Domesticated hedgehog

Summary

The most common species of domesticated hedgehog is the four-toed hedgehog (Atelerix albiventris). The Algerian hedgehog (Atelerix algirus) is a separate species of hedgehog.

The domesticated hedgehog kept as a pet is typically the African pygmy hedgehog (Atelerix albiventris).[1] Other species kept as pets include the long-eared hedgehog (Hemiechinus auritus)[2] and the Indian long-eared hedgehog (Hemiechinus collaris).[3]

Roman domesticated hedgehogEdit

The Romans domesticated a relative of the Algerian hedgehog in the 4th century BCE, to use for meat and quills as well as pets.[4]

The Romans also used the quill-covered hedgehog skins to clean their shawls, making them important to commerce, which resulted in the Roman senate regulating the trade in hedgehog skins.[5] The quills were used in the training of other animals, such as keeping a calf from suckling after it had been weaned.[6]

Hedgehog quills remained in use for card paper and dissection pins long after the Romans had ceased to actively breed and raise hedgehogs.

Modern domesticationEdit

 
A pet hedgehog

In the early 1980s, after a hiatus of about 1600 years, hedgehog domestication again became popular. Some U.S. states, however, ban them, or require a license to own one.[7]

Since domestication restarted, several new colors of hedgehogs have been cultivated or become common, including albino and pinto hedgehogs. "Pinto" is a color pattern, rather than a color: A total lack of color on the quills and skin beneath, in distinct patches.

Currently, the species most common among domestic hedgehogs are African, from warm climates (above 22 °C, 72 °F). They do not hibernate in the wild, and if one of these African hedgehogs begins hibernation in response to lowered body temperature, the result can be its death. The process is easily reversed by warming, if caught within a few days of onset.[citation needed]

LegalityEdit

Because a hedgehog is commonly kept in a cage or similar enclosure, it is allowed in some residences where cats and dogs are not allowed.

It is illegal to own a hedgehog as a pet in some jurisdictions in North America, and a license is needed to legally breed them. These restrictions may have been enacted due to the ability of some hedgehog species to carry foot and mouth disease, a highly contagious disease of cloven-hooved animals. No such restrictions exist in most European countries.

The European hedgehog is a protected species in all countries that have signed the Berne Convention; this includes all member states of the Council of Europe, as well as the European Union and a small number of other states. In these countries, the European hedgehog may not be captured or kept as a pet.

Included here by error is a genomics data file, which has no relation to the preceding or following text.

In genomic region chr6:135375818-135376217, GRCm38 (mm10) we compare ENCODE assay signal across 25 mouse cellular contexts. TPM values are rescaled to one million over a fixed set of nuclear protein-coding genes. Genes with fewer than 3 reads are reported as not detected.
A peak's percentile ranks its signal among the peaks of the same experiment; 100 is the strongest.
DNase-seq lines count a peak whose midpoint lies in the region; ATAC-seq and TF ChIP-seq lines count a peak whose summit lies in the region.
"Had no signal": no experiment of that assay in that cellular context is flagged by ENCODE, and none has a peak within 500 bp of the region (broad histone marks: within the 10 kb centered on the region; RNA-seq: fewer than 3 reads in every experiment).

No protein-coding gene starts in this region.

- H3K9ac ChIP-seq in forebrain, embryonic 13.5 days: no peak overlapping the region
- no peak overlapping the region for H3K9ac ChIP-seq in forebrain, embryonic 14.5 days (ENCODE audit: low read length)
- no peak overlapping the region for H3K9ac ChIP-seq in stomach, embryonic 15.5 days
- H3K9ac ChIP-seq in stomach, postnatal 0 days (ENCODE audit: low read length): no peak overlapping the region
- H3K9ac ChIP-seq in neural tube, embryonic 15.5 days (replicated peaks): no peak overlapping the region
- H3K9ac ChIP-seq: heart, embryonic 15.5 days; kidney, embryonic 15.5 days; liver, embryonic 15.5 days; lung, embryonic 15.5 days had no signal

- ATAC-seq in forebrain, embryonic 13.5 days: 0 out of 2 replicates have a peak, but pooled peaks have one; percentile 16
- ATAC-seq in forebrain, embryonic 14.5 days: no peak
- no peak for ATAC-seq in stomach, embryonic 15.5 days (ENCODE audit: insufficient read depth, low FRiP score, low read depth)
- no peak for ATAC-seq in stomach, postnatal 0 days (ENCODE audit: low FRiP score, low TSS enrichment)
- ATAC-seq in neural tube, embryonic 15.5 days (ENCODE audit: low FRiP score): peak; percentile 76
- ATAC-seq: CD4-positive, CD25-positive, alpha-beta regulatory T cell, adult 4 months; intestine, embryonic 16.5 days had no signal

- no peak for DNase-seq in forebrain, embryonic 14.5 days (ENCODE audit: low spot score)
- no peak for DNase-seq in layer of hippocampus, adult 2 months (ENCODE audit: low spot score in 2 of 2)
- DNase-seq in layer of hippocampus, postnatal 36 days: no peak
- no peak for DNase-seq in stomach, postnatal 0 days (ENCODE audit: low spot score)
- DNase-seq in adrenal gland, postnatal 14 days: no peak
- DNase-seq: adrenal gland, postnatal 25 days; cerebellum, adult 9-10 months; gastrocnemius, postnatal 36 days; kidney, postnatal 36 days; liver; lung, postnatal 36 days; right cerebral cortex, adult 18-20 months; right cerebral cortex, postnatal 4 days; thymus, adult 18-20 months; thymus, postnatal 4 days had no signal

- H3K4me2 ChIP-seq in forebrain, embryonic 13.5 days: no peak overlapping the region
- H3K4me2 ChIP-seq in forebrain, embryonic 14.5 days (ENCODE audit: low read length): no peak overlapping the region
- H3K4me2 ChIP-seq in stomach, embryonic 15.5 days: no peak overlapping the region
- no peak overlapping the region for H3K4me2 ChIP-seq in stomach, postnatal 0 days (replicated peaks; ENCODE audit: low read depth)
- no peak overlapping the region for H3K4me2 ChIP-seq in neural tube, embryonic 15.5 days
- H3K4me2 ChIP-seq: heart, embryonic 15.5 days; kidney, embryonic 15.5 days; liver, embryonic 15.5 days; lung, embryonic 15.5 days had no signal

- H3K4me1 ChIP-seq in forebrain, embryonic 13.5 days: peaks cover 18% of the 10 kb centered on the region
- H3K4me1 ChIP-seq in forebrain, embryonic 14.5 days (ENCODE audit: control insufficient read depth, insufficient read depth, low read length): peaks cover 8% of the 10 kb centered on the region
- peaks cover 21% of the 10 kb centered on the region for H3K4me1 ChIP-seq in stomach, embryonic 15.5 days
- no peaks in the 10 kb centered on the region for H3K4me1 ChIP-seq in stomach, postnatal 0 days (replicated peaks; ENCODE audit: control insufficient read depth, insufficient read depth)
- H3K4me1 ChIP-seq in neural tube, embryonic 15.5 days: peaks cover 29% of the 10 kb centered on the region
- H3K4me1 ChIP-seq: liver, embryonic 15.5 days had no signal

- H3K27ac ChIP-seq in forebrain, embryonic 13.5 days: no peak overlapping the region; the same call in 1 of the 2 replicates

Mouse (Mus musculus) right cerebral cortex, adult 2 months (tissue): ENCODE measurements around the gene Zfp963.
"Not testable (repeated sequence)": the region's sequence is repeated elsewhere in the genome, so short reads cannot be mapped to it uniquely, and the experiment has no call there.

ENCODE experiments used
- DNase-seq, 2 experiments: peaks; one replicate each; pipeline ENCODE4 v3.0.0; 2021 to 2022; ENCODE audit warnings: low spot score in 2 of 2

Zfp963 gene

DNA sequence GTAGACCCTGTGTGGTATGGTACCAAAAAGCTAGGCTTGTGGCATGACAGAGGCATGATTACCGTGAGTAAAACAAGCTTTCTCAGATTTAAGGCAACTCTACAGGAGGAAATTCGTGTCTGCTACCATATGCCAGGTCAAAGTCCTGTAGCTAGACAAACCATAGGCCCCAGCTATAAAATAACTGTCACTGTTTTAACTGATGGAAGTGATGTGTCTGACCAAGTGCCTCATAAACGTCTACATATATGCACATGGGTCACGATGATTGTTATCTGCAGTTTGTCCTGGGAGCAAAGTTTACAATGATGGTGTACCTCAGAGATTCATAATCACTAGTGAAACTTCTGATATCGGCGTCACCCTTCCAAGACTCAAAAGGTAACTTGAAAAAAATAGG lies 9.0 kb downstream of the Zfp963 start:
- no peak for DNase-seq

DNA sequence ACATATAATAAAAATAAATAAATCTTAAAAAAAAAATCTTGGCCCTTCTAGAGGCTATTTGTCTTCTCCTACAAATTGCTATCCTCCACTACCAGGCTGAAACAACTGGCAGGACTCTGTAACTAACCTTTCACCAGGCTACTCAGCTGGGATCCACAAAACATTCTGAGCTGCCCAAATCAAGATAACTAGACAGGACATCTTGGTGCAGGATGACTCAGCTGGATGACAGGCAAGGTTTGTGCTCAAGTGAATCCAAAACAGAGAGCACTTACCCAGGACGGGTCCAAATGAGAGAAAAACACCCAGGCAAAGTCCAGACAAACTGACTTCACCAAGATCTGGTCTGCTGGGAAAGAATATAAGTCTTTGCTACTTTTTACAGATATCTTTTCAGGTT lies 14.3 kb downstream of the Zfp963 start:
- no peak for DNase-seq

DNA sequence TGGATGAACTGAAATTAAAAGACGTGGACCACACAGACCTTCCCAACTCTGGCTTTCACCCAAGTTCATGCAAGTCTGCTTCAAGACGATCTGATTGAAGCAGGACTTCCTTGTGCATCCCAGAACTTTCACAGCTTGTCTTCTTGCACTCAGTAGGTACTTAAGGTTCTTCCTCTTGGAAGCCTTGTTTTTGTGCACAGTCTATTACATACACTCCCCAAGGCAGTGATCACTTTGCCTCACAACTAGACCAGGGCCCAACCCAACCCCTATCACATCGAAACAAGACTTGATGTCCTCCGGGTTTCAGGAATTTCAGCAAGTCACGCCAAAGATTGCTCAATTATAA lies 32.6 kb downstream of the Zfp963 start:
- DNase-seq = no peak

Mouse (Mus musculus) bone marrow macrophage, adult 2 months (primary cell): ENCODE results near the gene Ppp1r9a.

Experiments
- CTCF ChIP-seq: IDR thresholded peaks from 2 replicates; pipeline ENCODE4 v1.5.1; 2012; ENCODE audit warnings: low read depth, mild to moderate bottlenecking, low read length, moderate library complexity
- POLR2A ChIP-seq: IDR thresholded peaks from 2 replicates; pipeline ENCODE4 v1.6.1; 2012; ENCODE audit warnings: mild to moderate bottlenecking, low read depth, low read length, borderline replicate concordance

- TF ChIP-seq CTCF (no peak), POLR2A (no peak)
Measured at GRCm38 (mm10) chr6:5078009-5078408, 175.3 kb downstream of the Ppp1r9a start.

Legal status internationallyEdit

  • Austria: European hedgehogs are protected and cannot be kept as pets. Four-toed hedgehogs (African Pygmy hedgehogs) may legally be kept as pets.
  • Australia: All hedgehogs are classified as exotic pets that are illegal to import.[8]
  • Canada:
    • In Quebec – European hedgehogs are illegal. Four-toed hedgehogs are legal.
    • In Ontario – European hedgehogs are protected and cannot be kept as pets. Four-toed hedgehogs may legally be kept as pets.
  • Denmark: European hedgehogs are protected and cannot be kept as pets. Four-toed hedgehogs may legally be kept as pets.
  • Finland: European hedgehogs are protected and cannot be kept as pets. Four-toed hedgehogs may legally be kept as pets.
  • Germany: European hedgehogs are protected and cannot be kept as pets. They may be removed from their habitat if injured or sick, but only for the purposes of restoring their health. If, for some reason, they cannot be released back into the wild (due to neurological conditions or permanent damage to limbs, for example) keeping them is still illegal and they must be put to sleep by a qualified vet.[why?] Four-toed hedgehogs may legally be kept as pets.
  • Italy: European hedgehogs are protected and cannot be kept as pets. Four-toed hedgehogs may legally be kept as pets.
  • Latvia: European hedgehogs are protected and cannot be kept as pets. Four-toed hedgehogs may legally be kept as pets.
  • Netherlands: European hedgehogs are protected and cannot be kept as pets. Four-toed hedgehogs may legally be kept as pets.
  • Poland: European hedgehogs are protected and cannot be kept as pets. Four-toed hedgehogs may legally be kept as pets.
  • Spain: European hedgehogs are protected and cannot be kept as pets. Four-toed hedgehogs are illegal and considered an exotic invasive species.
  • Sweden: European hedgehogs are protected and cannot be kept as pets. Four-toed hedgehogs may legally be kept as pets.
  • United Kingdom: European hedgehogs are protected and cannot be kept as pets. Four-toed hedgehogs may legally be kept as pets.
  • United States:
  • Singapore: Hedgehogs of all kinds are illegal, along with other exotic pets such as iguanas, tarantulas, scorpions, and snakes.[13]
  • Turkey: European hedgehogs are protected and cannot be kept as pets, and four-toed hedgehogs may also not legally be kept as pets.

EnclosuresEdit

 
A domesticated baby hedgehog

In the wild, a hedgehog will cover many miles each night.[14] A hedgehog with insufficient range may show signs of depression, such as excessive sleeping, refusal to eat, repetitious behaviour, and self-mutilation. Hedgehogs require a fair amount of exercise to avoid liver problems due to excess weight. Therefore, a domesticated hedgehog must have access to a running wheel. Running wheels must be selected carefully to avoid foot injury.[15]

FoodEdit